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Vaping illustration by Regan Hutchinson of Selah High School.

“Clout” isn’t a word one often hears outside of the hallways of a high school. But, according to one local teenager, the desire to have clout — defined by the Urban Dictionary as respect or approval from higher figures — is one of the main reasons for the recent rise in the number students using e-cigarettes.

Despite record low levels of young people smoking traditional tobacco products, the National Tobacco Survey reports that the number of teens using e-cigarettes on a regular basis jumped by almost 78 percent between 2017 and 2018. It doesn’t take more than a quick scroll through any social media platform to identify vaping as a clear culprit.

“Teenagers have a desire to feel included,” says “Sarah,” a 17-year-old student from the Yakima Valley. “It’s just like wearing certain brands. In the grand scheme of things, whether you have Balenciaga shoes or not doesn’t matter, but for the clout, for the respect, for the inner circle inclusion. It’s kind of a big deal to some people.”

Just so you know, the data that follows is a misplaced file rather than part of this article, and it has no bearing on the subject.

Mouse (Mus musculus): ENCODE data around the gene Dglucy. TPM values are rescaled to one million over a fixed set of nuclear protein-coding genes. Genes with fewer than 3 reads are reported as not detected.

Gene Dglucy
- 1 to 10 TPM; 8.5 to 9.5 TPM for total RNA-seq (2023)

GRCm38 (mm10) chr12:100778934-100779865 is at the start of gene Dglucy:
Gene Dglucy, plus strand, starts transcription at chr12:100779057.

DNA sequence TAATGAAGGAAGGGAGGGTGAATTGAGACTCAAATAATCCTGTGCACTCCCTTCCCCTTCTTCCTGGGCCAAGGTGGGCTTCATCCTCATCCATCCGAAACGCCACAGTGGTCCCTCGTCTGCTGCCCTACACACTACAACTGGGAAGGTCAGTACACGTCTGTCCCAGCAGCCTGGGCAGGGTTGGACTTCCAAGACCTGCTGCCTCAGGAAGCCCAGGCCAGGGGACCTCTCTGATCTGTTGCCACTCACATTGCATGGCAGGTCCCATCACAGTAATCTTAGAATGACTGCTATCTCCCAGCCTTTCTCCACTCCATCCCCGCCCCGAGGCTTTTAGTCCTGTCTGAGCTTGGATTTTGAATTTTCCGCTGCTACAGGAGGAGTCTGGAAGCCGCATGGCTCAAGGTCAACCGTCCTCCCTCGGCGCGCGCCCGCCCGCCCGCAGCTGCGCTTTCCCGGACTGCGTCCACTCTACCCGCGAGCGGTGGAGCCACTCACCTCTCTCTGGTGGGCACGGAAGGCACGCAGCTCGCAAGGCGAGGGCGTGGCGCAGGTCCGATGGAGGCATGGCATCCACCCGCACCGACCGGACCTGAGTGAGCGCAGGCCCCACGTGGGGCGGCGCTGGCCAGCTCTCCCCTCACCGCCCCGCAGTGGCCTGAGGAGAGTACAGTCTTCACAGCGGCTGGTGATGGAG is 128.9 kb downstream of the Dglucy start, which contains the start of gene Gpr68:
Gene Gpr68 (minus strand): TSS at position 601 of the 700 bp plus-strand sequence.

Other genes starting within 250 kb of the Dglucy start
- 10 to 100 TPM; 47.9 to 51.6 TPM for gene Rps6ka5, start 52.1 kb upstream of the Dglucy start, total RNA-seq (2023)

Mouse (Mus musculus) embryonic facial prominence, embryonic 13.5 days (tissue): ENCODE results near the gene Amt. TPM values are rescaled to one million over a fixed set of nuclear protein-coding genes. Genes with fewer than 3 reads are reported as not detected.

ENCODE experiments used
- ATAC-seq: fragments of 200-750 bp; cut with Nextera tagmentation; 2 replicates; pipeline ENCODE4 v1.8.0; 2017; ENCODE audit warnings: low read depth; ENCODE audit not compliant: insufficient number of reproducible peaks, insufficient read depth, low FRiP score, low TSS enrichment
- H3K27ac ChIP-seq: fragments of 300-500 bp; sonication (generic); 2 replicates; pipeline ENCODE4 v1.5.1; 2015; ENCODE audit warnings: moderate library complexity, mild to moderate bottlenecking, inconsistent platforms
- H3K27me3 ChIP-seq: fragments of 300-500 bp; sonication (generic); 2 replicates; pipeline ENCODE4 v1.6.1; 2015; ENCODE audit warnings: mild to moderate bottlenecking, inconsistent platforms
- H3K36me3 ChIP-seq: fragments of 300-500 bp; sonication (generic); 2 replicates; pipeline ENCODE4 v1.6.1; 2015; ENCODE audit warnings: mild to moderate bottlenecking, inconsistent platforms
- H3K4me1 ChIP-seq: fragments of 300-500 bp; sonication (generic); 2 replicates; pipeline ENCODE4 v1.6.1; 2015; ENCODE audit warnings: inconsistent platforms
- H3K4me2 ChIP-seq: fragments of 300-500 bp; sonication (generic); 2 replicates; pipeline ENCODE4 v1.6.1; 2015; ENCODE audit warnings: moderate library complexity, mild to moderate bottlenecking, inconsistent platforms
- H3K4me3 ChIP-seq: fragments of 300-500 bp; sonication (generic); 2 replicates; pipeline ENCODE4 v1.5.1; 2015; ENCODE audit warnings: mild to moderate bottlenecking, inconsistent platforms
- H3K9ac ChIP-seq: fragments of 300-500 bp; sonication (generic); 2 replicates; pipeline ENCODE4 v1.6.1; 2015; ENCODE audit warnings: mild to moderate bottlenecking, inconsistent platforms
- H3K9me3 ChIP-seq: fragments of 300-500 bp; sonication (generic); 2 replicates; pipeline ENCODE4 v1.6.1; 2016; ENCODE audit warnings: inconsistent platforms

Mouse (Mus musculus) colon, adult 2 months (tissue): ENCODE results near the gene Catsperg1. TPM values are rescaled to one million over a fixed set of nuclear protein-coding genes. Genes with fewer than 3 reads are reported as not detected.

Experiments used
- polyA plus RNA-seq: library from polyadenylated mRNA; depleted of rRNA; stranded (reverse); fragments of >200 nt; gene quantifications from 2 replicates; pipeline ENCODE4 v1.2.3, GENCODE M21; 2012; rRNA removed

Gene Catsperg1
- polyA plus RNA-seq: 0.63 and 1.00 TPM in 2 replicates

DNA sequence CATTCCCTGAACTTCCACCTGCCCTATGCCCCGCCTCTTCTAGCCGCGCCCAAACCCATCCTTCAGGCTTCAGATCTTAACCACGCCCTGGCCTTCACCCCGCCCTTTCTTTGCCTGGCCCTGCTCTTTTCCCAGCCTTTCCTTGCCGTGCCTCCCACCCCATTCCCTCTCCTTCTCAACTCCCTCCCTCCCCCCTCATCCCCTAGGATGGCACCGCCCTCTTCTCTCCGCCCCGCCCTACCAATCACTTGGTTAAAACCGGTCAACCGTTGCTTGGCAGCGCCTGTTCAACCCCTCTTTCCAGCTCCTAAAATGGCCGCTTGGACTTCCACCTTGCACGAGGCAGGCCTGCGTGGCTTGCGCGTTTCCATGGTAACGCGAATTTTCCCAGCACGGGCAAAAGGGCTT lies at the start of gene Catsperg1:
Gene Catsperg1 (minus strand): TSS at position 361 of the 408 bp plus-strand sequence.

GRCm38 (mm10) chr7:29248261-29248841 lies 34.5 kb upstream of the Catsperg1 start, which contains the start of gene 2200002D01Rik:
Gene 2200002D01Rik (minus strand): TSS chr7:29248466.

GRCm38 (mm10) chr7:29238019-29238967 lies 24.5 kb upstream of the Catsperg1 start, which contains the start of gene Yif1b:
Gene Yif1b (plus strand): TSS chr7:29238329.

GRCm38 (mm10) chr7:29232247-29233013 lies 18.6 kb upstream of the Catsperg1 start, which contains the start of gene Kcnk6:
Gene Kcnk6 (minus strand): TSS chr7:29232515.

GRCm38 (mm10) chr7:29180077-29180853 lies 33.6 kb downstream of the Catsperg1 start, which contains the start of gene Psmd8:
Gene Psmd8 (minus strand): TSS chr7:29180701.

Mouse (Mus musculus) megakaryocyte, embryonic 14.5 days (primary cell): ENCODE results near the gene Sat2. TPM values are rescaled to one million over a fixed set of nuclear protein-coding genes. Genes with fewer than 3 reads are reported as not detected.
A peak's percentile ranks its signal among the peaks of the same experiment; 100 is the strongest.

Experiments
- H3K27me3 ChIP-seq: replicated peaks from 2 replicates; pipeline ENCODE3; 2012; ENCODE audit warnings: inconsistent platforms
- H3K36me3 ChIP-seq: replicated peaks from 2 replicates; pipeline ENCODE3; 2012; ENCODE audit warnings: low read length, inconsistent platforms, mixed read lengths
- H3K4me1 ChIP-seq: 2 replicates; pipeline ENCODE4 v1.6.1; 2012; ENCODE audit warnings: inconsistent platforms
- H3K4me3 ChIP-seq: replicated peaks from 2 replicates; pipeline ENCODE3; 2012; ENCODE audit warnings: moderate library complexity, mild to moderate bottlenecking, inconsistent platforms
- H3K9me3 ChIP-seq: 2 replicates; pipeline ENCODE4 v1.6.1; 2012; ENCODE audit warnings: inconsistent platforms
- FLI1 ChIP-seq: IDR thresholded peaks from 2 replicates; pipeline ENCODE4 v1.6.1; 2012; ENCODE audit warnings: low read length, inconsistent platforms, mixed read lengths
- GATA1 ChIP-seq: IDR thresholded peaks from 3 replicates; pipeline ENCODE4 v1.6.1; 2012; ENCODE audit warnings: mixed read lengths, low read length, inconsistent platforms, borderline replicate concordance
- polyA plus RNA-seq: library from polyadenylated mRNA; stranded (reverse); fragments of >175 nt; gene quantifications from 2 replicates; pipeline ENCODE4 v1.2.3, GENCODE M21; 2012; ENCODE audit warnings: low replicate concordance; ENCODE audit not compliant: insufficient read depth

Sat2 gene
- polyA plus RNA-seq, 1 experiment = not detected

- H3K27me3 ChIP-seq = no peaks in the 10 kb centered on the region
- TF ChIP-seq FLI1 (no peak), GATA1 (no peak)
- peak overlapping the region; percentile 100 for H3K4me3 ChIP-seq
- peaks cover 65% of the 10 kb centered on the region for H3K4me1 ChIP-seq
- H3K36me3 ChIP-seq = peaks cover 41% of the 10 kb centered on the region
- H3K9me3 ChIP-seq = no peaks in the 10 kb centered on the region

In an interview describing her experiences with vaping, Sarah explained that a lot of students aren’t fully aware of the risks associated with the use of vaping devices such as e-cigarettes or Juuls — small, flash drive-shaped devices that are loaded with pods containing high concentration of nicotine.

“It’s become kind of a joke or an accepted quirk,” she says, adding that students will have competitions to see who can blow the biggest smoke rings, get away with vaping during class, or hide their vaping devices in the most creative ways.

Sarah emphasizes that this wasn’t the original intent of these devices: “I believe the intended use of e-cigarettes and vaping in general was to get people off of smoking cigarettes.”